The singer/guitarist deemed “America’s Best Songwriter” by Time magazine has just released her first live album, Live @ the Fillmore [Lost Highway], which features selections from her acclaimed World Without Tears album as well as old favorites like “Blue,” “Joy,” and “I Lost It.” The writing of some of these songs spanned decades.
“I remember the first seeds of ‘Blue’ from 20 years ago,” she says. “That sounds incredible, but it’s true. I worked on ‘Out of Touch’ for years, too. I had an old version from a demo tape and I went back to it, resurrected it, and rewrote it. I don’t throw anything away; I have all my scratch notes that I might end up using later.
“It’s hard to really know when a song is finished, but it’s a feeling. It’s like any craft you do, akin to sewing a quilt or painting. One thing that helps is performing your art,” she advises. “You present it to people and see how they respond.” Williams chose a Gibson J-45 and a Fender Esquire for her live recordings at San Francisco’s Fillmore Auditorium. Her favorite songwriting guitar is her Martin D-28, which she purchased 25 years ago for $400. “It’s my lucky guitar now—I have a real emotional attachment to it. I write all my songs on it.” She prefers a National thumb pick and two Dunlop fingerpicks to a flat pick, and she uses a Shubb capo.
Williams shows no signs of slowing down as a tunesmith, and she unquestioningly employs the same straightforward approach to songcraft she always has. “I play the chords and then the melodies come,” she says. And the songs keep on coming, with 21 tunes already written for her album due out next year. “I’ve been extremely prolific lately,” she says. “I was writing in the studio, which is the first time that’s ever happened. I was changing words and making adjustments on the spot. It was pretty exciting. As a songwriter, I continue to grow and push the envelope. I like to feel like I’m always moving forward. I don’t want to be standing there watching the river flow—I want to be in the river.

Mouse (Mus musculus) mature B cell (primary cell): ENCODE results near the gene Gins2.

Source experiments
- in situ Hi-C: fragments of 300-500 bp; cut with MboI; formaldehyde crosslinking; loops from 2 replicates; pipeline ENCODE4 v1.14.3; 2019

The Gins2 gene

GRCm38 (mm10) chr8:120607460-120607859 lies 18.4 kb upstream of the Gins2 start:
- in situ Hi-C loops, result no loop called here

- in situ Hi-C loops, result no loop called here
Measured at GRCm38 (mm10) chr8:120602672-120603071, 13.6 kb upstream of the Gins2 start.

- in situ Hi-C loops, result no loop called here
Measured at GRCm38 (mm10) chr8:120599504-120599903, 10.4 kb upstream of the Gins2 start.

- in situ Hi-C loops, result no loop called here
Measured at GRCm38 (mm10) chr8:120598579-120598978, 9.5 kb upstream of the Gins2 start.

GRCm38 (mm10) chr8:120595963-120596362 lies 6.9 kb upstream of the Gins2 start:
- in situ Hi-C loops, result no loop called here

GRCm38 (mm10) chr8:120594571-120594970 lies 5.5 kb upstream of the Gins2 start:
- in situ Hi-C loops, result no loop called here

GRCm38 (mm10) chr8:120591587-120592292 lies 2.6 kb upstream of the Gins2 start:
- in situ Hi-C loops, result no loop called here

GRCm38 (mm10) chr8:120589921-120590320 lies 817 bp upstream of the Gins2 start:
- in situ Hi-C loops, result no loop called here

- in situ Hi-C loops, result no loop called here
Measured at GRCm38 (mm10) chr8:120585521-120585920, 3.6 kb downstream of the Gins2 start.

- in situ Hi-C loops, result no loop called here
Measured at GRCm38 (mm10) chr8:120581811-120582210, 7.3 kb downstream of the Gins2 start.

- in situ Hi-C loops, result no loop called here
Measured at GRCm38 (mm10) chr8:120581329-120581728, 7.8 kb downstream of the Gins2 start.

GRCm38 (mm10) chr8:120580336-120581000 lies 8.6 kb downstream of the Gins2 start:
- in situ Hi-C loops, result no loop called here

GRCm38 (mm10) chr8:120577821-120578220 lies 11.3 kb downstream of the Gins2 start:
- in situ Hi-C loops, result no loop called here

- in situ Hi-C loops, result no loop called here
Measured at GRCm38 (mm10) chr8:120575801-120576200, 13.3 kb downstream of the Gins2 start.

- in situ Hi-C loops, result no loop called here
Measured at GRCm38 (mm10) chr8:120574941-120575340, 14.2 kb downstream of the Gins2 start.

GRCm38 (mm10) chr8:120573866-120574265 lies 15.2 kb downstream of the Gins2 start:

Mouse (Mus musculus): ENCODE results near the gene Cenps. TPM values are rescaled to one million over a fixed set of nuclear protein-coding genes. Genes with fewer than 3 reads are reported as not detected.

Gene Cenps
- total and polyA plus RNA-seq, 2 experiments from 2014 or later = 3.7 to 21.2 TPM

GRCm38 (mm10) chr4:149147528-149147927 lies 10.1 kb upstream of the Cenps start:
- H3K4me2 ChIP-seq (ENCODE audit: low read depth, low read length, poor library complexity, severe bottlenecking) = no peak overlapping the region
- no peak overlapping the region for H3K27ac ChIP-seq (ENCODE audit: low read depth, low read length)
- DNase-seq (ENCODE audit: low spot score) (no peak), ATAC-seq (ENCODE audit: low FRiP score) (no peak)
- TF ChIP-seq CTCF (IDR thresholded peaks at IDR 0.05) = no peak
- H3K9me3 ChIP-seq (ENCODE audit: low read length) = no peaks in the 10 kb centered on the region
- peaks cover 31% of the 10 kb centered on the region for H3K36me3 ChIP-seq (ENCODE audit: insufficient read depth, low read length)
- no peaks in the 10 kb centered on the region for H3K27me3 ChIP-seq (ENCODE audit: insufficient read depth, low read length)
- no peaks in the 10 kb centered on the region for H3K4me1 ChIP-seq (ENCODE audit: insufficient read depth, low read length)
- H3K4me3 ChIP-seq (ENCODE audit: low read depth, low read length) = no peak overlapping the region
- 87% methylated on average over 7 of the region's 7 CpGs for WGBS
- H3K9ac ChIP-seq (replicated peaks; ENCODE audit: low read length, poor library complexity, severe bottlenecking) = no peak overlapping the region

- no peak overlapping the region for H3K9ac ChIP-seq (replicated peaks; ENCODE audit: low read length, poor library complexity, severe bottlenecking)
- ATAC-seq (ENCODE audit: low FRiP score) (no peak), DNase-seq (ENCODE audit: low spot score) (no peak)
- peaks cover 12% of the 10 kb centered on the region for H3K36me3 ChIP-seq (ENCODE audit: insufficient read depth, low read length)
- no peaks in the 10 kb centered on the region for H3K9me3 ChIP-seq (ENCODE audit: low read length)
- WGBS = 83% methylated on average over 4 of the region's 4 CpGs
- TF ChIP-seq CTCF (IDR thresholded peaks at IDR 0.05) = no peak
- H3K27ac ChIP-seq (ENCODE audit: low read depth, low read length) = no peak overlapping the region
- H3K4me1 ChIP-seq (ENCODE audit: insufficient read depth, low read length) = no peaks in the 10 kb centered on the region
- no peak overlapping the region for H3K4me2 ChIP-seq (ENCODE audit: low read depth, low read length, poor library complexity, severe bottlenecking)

“It takes a lot of courage to go inside and deal with the demons that we all have. Exploring and writing about that stuff is what makes songwriting interesting. Inspiration is everywhere you look; it’s everywhere you turn. It doesn’t matter what town you live in, or whether you’re rich or poor. You can be well adjusted and content and still have things to write about because it just means you’re learning to manage the pain that you feel. It doesn’t mean you don’t have pain. You just have to deal with it in as healthy a way as possible, and that’s the beauty of what art is supposed to be.”
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